When I first visited artist Allison Lackner's home with my three-year-old daughter for a playdate, I couldn't stop looking at her walls and shelves lined with beautiful artwork and asking her questions about all of her furniture and decor. Allison has lived in her Gingerbread bungalow, which was one of the first houses built in the Tulsa midtown neighborhood, for a decade. She currently shares the home with her husband Ian, daughter Claudette, dogs Phoebe and Domino, and cats Madison and Archibald. Over the years, Allison and Ian have filled their home with multiple layers of vintage furniture, handmade pieces and interesting objects. Their home is fascinating to walk through because of its artistic charm, but it is equally as comfortable to curl up on the sofa for a viewing of "Beauty and the Beast." We hope you enjoy the tour and Q&A with Allison!
What do you love most about your space? We love that most of the original charm has been preserved throughout the house, such as the original unpainted molding and the leaded glass windows. My favorite original feature is the butler’s pantry. Upon walking into the house for the first time, we felt like it was home. This is the first thing anyone says when they enter our house, “it feels so warm and comfortable.”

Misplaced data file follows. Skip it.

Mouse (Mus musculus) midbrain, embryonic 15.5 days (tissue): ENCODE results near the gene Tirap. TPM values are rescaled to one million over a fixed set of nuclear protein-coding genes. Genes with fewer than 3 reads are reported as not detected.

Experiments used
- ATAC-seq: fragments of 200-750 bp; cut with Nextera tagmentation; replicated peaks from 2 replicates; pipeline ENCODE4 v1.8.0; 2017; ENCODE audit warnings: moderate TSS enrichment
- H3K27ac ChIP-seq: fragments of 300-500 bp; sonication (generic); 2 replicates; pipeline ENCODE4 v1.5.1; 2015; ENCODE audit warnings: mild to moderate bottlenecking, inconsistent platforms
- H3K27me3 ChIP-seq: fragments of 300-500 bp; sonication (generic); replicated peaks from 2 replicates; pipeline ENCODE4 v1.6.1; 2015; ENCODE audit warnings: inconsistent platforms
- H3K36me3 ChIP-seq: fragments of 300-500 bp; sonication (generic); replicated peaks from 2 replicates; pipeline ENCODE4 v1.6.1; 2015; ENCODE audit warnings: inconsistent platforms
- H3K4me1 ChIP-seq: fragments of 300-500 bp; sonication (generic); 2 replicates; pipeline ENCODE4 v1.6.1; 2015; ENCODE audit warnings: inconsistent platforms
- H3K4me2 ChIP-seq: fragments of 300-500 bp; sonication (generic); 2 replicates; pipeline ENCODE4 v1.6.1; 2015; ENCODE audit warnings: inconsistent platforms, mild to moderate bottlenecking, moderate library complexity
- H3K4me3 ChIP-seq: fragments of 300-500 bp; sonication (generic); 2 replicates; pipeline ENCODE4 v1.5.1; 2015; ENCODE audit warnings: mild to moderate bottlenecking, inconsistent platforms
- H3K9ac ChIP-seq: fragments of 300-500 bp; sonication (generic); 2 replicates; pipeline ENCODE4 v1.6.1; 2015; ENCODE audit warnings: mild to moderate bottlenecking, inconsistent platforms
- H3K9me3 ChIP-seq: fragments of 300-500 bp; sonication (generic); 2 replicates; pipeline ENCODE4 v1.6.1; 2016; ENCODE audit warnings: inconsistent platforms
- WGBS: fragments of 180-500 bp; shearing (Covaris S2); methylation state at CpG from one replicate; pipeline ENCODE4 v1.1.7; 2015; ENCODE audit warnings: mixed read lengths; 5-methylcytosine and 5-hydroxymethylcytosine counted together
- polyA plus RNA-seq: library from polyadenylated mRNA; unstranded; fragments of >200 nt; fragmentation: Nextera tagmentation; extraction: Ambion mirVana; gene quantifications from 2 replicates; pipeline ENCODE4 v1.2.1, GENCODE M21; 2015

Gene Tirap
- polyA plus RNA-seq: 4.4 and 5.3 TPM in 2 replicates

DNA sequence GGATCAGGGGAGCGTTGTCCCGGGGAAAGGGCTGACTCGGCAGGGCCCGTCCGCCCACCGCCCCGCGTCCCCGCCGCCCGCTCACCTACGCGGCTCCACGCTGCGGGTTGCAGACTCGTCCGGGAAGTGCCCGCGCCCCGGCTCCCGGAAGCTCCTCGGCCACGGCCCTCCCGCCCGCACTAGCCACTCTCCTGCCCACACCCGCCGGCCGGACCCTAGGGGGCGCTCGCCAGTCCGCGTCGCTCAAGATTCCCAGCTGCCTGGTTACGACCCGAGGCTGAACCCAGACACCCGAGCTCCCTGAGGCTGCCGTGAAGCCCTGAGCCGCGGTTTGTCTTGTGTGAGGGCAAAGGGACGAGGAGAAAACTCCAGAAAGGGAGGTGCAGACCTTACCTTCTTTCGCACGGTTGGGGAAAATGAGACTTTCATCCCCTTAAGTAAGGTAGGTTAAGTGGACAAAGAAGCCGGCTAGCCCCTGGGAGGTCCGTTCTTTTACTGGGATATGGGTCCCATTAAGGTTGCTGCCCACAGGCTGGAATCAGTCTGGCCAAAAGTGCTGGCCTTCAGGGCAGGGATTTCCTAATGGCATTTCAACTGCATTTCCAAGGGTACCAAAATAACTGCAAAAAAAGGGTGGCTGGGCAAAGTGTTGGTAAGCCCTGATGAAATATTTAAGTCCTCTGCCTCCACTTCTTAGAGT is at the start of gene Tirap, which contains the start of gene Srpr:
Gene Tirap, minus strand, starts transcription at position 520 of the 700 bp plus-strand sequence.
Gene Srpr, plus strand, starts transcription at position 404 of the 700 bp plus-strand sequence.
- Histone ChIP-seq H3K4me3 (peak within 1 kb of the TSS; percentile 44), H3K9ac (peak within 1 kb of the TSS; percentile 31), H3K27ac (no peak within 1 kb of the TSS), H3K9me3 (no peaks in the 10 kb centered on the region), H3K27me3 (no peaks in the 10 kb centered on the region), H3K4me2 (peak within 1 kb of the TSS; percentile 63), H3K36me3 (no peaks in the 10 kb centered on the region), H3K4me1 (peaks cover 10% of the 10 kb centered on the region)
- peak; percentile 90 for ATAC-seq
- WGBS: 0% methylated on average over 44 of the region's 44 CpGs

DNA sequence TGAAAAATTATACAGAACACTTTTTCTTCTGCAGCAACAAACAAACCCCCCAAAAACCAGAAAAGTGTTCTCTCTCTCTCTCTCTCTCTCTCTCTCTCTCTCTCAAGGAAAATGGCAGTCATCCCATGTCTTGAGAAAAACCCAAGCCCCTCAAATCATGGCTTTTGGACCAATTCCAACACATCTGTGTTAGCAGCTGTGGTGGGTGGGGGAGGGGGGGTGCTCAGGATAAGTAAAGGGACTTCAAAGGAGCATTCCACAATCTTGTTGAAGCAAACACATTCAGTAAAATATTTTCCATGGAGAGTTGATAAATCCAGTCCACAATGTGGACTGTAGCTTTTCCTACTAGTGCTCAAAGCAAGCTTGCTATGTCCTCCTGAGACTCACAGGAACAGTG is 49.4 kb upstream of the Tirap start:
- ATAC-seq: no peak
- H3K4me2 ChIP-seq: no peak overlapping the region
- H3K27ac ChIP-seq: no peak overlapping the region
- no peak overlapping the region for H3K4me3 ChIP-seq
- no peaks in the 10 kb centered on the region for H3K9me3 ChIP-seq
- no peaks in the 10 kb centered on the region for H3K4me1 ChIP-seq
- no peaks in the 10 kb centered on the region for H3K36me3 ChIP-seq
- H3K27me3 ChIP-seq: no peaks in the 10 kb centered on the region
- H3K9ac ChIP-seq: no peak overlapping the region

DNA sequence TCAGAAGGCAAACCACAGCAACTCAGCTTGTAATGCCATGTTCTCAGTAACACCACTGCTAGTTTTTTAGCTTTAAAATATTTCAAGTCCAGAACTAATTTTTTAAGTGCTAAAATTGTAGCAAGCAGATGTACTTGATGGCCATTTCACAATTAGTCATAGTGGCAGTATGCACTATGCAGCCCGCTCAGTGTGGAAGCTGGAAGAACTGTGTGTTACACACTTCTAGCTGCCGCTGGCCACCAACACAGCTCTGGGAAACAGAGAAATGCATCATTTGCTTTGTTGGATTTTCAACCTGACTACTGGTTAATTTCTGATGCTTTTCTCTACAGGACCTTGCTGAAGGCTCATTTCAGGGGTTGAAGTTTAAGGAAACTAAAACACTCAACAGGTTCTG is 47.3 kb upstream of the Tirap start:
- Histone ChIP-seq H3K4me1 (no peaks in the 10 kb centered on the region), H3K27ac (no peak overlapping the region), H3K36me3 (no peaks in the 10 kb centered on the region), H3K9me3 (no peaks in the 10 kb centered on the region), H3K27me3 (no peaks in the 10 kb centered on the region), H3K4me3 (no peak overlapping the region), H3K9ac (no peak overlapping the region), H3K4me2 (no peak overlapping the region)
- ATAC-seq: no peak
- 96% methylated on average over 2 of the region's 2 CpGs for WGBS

What is your favorite home project you've completed? It’s a tie between our recently renovated modern bathroom and the meticulously hand cut and pasted ceiling pattern in the breakfast nook/Claud’s playroom. The idea for the ceiling project started with a series of art installation projects I created in grad school. I was using antique patterned scrap paper to wallpaper doll houses, and thought why not do the same on a larger scale.
Your home is filled with your beautiful artwork. Can you pick a favorite piece and tell us a bit about it? That would be my Dismembered Ballerina, you may not have even noticed her. She’s sitting in the china cabinet. She’s part of a larger piece but she’s the only figurative sculpture that I’ve ever done and it’s a very personal piece about my struggles with my own anxiety. I also really love the monoprint of my grandparents above the desk in my living room. It’s based on a photograph that my mom always had on display.
What is your favorite piece of artwork in your home that isn't yours–why? This would have to be the ceramic dress hanging in my dining room, made by my friend Kate Dameron. She was my studio mate in grad school, we used to spend hours together searching for vintage items to use in our art.
We love how you integrate your daughter's toys and art supplies throughout your home. Any tips for blending kid stuff in with your decor? I try search for functional attractive pieces that blend into the “grown up” spaces in the house. I want every room to be just as functional for her as it is for us. Furniture that can be multifunctional, or that doubles as storage is a great way to hide “kid stuff” in plain sight.